Swiss Catecar Gives Up On Compressed-Air Car, Goes Electric

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Catecar Swiss green high-tech urban vehicle rendering, Jan 2012

Catecar Swiss green high-tech urban vehicle rendering, Jan 2012

You may recall that a few years ago, there was a flurry of interest in compressed-air cars.

In the end, it didn't pan out. Compressed air just isn't a dense enough form of energy storage to make it practical for vehicle use--even in very lightweight cars--and no such passenger car is sold anywhere in the world.

Now the Swiss startup carmaker Catecar has given up on compressed air altogether.

Instead, it redesigned its prototype minicar to use electric drive, with a small battery pack and a tiny range extender to give it a total range of up to 300 miles.

Airport testing

Earlier today, Catecar announced at a press event in Switzerland that it was delivering an early version of its newly electric car--Prototype No. 1--to the authority that operates Geneva International Airport, which will test it on the tarmac.

A second, more complete prototype of the "Swiss Green High Tech Urban Vehicle" is to be delivered in April; based on test results, Catecar hopes to build up to 200 vehicles to be tested in airport use, which doesn't require the vehicles to be certified for use on public roads.

Assuming that goes well, the company will continue development, with the goal of certifying the vehicle for public sale in Switzerland by the end of this year. It hopes to begin volume production next year, with sales in other markets thereafter.

Tiny, light, inexpensive

The test vehicle is just a shade less than 10 feet long, and less than 5 feet wide and high.

Its body is to be made of inexpensive and lightweight flax fibers, specially treated to strengthen them for shock resistance and crash safety. The company says the entire body will weigh less than 700 pounds.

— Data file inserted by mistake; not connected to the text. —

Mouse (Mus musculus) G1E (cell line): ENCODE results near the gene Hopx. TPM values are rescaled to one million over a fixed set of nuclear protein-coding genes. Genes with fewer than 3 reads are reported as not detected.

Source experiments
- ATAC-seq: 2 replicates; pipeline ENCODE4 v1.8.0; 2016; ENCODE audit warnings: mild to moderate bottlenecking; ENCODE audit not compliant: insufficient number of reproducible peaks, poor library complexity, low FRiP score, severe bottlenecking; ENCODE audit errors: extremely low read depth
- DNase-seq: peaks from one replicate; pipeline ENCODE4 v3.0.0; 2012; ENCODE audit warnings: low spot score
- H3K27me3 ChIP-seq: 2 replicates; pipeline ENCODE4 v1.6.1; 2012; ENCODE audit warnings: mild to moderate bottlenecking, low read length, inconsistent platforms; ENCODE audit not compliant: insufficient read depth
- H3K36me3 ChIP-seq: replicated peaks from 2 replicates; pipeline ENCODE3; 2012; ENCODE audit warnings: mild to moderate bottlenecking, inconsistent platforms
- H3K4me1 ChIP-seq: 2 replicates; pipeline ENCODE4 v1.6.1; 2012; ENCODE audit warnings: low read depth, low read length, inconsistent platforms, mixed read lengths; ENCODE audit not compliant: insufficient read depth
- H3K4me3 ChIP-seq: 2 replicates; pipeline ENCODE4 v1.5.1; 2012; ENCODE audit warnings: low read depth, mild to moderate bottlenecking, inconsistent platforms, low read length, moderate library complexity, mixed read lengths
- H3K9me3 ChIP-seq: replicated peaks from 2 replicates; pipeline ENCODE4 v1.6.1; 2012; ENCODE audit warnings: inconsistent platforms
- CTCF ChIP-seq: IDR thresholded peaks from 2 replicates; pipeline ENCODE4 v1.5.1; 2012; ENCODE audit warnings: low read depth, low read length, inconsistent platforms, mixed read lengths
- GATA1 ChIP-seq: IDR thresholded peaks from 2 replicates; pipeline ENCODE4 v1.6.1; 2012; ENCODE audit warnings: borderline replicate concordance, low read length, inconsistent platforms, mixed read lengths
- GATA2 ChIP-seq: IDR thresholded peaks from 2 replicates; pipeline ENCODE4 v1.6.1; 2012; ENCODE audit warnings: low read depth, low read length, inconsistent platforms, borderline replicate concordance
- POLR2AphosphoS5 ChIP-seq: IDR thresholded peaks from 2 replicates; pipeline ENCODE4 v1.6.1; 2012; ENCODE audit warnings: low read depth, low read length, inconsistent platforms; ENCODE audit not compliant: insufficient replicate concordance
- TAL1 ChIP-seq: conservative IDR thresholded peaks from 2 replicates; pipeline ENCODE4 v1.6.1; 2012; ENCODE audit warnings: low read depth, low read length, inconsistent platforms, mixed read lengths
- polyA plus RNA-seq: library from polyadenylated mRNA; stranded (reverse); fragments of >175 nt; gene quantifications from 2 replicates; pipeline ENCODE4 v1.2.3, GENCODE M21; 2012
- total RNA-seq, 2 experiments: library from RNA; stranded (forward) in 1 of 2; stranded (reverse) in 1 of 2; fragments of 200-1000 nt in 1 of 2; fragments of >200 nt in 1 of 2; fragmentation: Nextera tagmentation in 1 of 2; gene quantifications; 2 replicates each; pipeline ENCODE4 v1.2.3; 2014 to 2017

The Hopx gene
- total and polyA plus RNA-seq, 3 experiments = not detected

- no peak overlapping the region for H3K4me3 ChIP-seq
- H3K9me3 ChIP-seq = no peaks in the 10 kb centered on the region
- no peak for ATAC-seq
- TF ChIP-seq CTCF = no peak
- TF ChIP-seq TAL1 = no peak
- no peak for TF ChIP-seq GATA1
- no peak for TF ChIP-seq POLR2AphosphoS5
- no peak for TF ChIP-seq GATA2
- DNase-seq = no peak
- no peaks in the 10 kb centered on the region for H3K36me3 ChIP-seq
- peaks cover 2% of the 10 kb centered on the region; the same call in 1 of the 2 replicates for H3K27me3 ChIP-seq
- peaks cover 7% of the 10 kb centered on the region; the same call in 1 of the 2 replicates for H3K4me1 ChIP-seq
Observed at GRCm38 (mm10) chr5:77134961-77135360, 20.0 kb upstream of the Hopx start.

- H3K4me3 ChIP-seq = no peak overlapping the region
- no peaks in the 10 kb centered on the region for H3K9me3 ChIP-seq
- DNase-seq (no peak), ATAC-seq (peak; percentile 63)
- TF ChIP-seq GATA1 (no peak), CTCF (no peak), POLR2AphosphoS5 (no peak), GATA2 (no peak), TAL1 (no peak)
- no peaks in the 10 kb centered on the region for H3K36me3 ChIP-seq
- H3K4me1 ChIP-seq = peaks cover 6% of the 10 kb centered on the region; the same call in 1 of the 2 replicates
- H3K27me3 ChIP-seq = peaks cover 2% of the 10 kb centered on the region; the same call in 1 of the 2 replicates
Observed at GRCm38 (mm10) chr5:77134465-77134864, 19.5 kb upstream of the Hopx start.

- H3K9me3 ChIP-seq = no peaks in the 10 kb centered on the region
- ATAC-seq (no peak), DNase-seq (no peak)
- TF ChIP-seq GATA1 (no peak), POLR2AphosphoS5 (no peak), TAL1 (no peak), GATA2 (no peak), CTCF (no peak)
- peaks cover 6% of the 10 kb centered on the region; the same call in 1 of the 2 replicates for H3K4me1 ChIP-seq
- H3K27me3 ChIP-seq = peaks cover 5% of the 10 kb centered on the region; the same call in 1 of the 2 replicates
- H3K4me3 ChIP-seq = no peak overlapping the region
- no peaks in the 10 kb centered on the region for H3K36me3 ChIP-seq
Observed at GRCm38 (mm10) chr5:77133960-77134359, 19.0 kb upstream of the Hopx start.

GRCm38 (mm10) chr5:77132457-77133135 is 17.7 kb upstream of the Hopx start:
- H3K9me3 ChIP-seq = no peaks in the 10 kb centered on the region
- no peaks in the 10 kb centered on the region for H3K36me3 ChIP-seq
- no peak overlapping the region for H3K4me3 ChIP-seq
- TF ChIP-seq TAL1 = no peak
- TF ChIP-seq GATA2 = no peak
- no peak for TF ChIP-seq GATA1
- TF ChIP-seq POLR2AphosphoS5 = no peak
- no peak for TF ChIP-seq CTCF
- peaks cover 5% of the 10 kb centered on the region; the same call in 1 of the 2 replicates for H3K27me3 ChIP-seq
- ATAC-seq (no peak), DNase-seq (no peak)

Catecar didn't specify the capacity of the battery pack, but says it weighs just 77 pounds, which suggests a capacity of 4 to 10 kilowatt-hours depending on how it's structured, how integrated the electronics are, and whether it uses air or liquid thermal conditioning.

Power from solar cells?

It also gave no details on either the electric drive motor's output power or the layout of the tiny range-extending engine, although it says that the engine will return 235 miles per gallon (100 km per liter of fuel).

Catecar Swiss green high-tech urban vehicle rendering, Jan 2012

Catecar Swiss green high-tech urban vehicle rendering, Jan 2012

We note that Catecar's background materials also tout the photovoltaic solar cells on the car's roof as an energy source.

Since a similar solar moonroof on the 2012 Toyota Prius only generates enough power to run a pair of cabin ventilation fans, we're skeptical that this contributes much to the Catecar's motive power.

Catecar says its car's batteries will be recharged "using either the solar roof, or the range extender" or "if so needed, by plugging into the grid."

That the solar roof comes first and grid power is mentioned last seems unusual--since pretty much every other electric car is recharged using grid power.

But we'll wait for full details on the car to emerge before making any lasting judgments on Catecar's technology.

Development but no technology

Founded in August 2008, Catecar licensed compressed-air technology from a company called MDI, intending to build its AirPod cars in Switzerland. But MDI wasn't able to deliver the goods in January 2011 as promised.

Still, the idea of a Swiss automaker producing a light, inexpensive, zero-emission urban car generated a huge amount of interest--and, Catecar says, purchase orders.

That led the company to redirect its development goals, using additional funds from its original investors.

A sentence in its press release indicates that it may also be seeking individual and community investments: "By opening itself to small shareholders wishing to take part to a meaningful industrial yet green project, Catecar wishes to create tight bonds with local communities."

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